Thursday, 12 May 2016

iPhone SE - welcome back!

My iPhone 6 took a swim a couple of weeks ago. A short swim in the sea with a waterproof bag that wasn't. I reverted to my Android spare (a 1st generation Moto G), which was sufficient but slow. I contemplated a faster Android. The thing is, as the article here shows, they all have massive screens. As I've said before they are a poor compromise for me: too small to be a proper reading/viewing device (so I have a paperback-sized iPad mini), and too large to be a handy phone.

I remember thinking, on the recent launch of the iPhone SE, that it was a smart move. The iPhone 5 was the nicest phone I have ever used: comfortable to hold, with hand clasped right around it, and easy to use, with thumb capable of touching all 4 corners of the 4" screen without spraining or dislocating. The SE is an update: all the newest chips and sensors in the old body, and 25% cheaper than an equivalent iPhone 6. Best of both worlds, in principle, but faced with the real prospect of replacing my phone, would I actually buy it?

The latest Android phones have overtaken Apple's renowned user experience, at least in terms of sheer features. There are gadgets and slidey expandable bits, and it's all quite intuitive in Material Design: the subtle shading guides you on what can be pressed and slid. App design is a bit more haphazard, but that's the price of freedom from Apple app store stringencies (and their 30% tax). Very impressive but maybe a bit over-complicated, I thought, as I read the reviews from my iPad.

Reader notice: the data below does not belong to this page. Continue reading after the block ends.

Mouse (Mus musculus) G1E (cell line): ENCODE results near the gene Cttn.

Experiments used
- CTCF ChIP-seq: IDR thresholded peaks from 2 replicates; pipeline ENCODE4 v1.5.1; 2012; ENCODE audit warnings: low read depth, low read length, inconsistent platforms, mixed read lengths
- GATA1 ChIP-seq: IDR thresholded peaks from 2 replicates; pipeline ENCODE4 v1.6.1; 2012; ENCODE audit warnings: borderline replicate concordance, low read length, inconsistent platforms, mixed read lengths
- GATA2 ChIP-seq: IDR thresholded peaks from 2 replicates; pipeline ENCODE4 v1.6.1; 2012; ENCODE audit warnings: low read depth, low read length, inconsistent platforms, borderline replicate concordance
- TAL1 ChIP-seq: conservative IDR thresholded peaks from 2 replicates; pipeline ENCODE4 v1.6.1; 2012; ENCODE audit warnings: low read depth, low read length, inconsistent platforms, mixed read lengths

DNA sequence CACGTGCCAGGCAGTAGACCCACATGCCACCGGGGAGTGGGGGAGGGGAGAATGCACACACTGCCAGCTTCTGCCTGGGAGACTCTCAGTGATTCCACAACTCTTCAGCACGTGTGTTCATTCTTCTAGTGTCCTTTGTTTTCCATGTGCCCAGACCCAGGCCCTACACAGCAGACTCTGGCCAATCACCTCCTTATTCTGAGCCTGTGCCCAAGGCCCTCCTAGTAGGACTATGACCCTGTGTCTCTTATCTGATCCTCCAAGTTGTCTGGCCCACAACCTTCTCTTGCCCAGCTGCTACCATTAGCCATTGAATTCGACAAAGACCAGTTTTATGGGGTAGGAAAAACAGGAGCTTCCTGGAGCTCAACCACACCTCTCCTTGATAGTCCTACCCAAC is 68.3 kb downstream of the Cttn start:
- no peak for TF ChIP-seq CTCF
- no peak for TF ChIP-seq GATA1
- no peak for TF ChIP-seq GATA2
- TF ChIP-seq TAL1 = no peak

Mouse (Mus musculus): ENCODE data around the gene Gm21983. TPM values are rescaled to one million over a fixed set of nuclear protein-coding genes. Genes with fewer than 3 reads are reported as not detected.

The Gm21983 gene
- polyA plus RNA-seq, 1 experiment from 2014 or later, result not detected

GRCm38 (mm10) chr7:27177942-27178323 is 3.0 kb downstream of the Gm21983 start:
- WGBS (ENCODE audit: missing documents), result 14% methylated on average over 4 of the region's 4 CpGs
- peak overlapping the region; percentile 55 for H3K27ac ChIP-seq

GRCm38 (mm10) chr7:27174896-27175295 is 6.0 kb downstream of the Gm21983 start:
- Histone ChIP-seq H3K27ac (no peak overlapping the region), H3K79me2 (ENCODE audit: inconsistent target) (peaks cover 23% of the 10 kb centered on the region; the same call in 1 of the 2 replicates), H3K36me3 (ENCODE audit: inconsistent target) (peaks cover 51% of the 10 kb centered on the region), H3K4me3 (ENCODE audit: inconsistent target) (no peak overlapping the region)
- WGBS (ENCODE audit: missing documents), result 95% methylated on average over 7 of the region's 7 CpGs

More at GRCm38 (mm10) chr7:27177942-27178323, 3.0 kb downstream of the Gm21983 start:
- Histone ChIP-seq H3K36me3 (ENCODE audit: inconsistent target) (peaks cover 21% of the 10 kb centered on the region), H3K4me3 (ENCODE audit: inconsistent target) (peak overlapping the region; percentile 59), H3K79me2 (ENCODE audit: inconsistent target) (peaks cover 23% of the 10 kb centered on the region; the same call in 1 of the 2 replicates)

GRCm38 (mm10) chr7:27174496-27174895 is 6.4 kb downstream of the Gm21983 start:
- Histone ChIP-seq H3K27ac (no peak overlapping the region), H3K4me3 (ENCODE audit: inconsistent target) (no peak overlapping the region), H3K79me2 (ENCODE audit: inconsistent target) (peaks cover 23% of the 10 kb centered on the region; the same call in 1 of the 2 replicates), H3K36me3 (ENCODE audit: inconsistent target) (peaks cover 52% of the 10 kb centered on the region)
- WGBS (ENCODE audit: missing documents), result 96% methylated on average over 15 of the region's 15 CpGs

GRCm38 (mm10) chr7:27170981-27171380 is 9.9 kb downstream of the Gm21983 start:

Then there's the Android phone hardware. You get a lot of bang for your buck, these days. Widescreen TV resolutions on small inches of screen, zillion megapixel cameras, SD card expansions, fast charging USB 3 ports, octo-core processors with gigahertz of speed. There's a lot of variety, a lot of power consumption and big batteries behind those big screens... just to run as smoothly as an iPhone. Perhaps that's the real reason the screens are so big: a selling point to offset the bigger battery needed to power all those cores?

I was in Atlanta on a biz trip, so thought I'd pop into an Apple store to try an iPhone SE. Failing that, I'd pop over to Best Buy and try some Androids.

Picking up the SE surprised me with the emotional connection it evoked. It felt like a favourite pair of shoes or jeans. Comforting and familiar. Super snappy to use too, unlike my old iPhone 4, which has slowed with age.

I've had it a week now and am thoroughly delighted. Except for one thing: having used my Pebble watch with the Android I now see how restrictive Apple is with their API for non-Apple watches. Guys, it doesn't make me want to buy an Apple watch, it just hobbles an otherwise perfect phone. Easy fix. Now to order that waterproof case...

Tuesday, 5 April 2016

iPad as PC replacement. Really?

With the release of the iPad Pro 9.7", Apple are finally trying to convince us that the iPad can replace our laptops. Is this because of some great leap in features or functionality? Or are they responding to an increasingly convincing threat from Microsoft's Surface range?